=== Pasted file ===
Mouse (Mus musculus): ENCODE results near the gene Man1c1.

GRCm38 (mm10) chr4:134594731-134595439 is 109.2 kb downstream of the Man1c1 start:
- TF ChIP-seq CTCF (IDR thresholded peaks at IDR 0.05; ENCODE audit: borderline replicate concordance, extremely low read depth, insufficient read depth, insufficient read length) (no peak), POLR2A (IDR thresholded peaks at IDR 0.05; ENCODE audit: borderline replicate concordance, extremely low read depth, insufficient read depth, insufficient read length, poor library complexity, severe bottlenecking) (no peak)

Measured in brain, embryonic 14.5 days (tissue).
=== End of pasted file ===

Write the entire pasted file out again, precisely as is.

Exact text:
Mouse (Mus musculus): ENCODE results near the gene Man1c1.

GRCm38 (mm10) chr4:134594731-134595439 is 109.2 kb downstream of the Man1c1 start:
- TF ChIP-seq CTCF (IDR thresholded peaks at IDR 0.05; ENCODE audit: borderline replicate concordance, extremely low read depth, insufficient read depth, insufficient read length) (no peak), POLR2A (IDR thresholded peaks at IDR 0.05; ENCODE audit: borderline replicate concordance, extremely low read depth, insufficient read depth, insufficient read length, poor library complexity, severe bottlenecking) (no peak)

Measured in brain, embryonic 14.5 days (tissue).